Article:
Historian Copeland took
twisting path to Elon

 

By Annette Randall
Journalism/Corporate Comm
major graduating in 2005

After graduating from Wake Forest University with a history degree, David Copeland worked for six months on archeological dig sites in historic Williamsburg, Va. But when that job ended, a trip to the unemployment office put Copeland, the A.J. Fletcher Professor of Communications, on an unlikely career path that eventually led to Elon University.

"I went into the unemployment office and said I wanted an exciting job," Copeland says. That request landed Copeland the position of sports editor at the Daily Advance in Elizabeth City, N.C. Though he was thrown into the position without much experience, Copeland says he learned in a trial by fire. "I basically used what I had been reading in newspapers for years and went from there," he says. "If you're learning as you go, you learn what to do and what not to do by making mistakes."

A love of teaching Copeland had been interested in teaching for years, and during his three years at the paper, he covered school board meetings. That re-ignited his desire, and he moved on to teach in North Carolina public schools in Edenton and Camden for the next eight years.

"But I wanted to do more," Copeland says. "I wanted to go back to school and learn more." Copeland went on to graduate school, earning a master's degree from Southeastern Baptist Theological Seminary and a doctorate from the University of North Carolina at Chapel Hill.

Copeland eventually ended up teaching at Emory & Henry College in Emory, Va. While there, he attended various conferences where he occasionally ran into Brad Hamm, associate dean of the School of Communications at Elon. At these meetings, Hamm and Copeland often discussed the interesting changes that were taking place in Elon's School of Communications. Then, as Emory & Henry looked to upgrade their program, its faculty looked at Elon as a model for their program. So when Hamm contacted Copeland about a teaching position at Elon, Copeland already had a good understanding of the department.

It was his first visit to the campus, however, that convinced Copeland Elon was the place for him. "I was just absolutely amazed by what I saw, maybe even intimidated," Copeland says about seeing Elon's beautiful campus and impressive facilities for the first time. "It was a really good move for me."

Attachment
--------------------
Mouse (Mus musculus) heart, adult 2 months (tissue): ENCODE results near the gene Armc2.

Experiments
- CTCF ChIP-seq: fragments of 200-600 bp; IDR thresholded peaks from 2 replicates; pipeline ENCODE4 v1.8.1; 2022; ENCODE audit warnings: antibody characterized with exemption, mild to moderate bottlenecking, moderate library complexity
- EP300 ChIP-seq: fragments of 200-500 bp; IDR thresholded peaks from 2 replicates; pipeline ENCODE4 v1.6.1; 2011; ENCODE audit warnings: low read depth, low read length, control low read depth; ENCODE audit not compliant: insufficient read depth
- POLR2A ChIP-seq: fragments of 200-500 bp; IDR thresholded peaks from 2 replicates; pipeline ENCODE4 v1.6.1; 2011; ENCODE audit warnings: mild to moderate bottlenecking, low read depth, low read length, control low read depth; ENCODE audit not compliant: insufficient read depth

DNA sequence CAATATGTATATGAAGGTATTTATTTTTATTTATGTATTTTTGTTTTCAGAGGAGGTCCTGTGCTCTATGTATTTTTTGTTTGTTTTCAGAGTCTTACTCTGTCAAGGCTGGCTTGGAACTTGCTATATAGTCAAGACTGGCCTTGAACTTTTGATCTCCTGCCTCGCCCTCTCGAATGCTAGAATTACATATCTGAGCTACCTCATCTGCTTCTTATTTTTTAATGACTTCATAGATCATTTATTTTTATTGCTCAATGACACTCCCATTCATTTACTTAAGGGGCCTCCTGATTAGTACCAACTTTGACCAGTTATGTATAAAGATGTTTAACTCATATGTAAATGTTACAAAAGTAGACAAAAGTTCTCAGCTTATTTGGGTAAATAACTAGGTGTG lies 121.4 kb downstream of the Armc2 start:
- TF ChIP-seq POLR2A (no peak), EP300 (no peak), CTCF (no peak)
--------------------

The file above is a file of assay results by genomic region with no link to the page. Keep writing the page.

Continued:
He says he realized Elon was a special place where the faculty and staff really care about education. So, Copeland and his wife, Robin, and their children, Hunter and Holley '03, moved back to North Carolina, and he began teaching at Elon in 2001.

In addition to teaching, Copeland manages to complete a staggering number of research and editorial projects. He says he is able to fit everything in with lots of time management, a skill he learned as he balanced a job, an assistantship and spending time with his family while in graduate school. "You have to set aside time," he says. "I stick to a fairly strict schedule."

While working on his master's degree, Copeland discovered that he enjoys researching early American journalism, religion and the media, and the history of freedom of expression in America.

"I started working with primary documents: pamphlets, books and letters to editors from the 17th century," he says. He then began looking at the colonial press and realized that some of the textbooks he was using in his classes were not accurate according to the primary documents he studied. This discovery prompted him to do more and more research.

"It was kind of like a possession telling me, 'You have to do this. You have to do this,'" Copeland says. "I like reading old newspapers. They're a great reflection of society, how it has been shaped, grown and developed, especially over the past 150 years."

Copeland's current projects include serving as editor for a book series titled" The Media and War," for which he also wrote a book on the French and Indian War and co-authored a book on the War of 1812. He is co-authoring a media history textbook, and he and Anthony Hatcher, associate professor of communications, just finished an introduction to a communications textbook.

Copeland is also preparing to start work on a book next year that will deal with the origins of ideas for freedom of expression in 16th century Europe and America before the revolution. He was recently honored with the inaugural Elon University School of Communications Excellence in Scholarship Award. To read more about it, click here.

 

 

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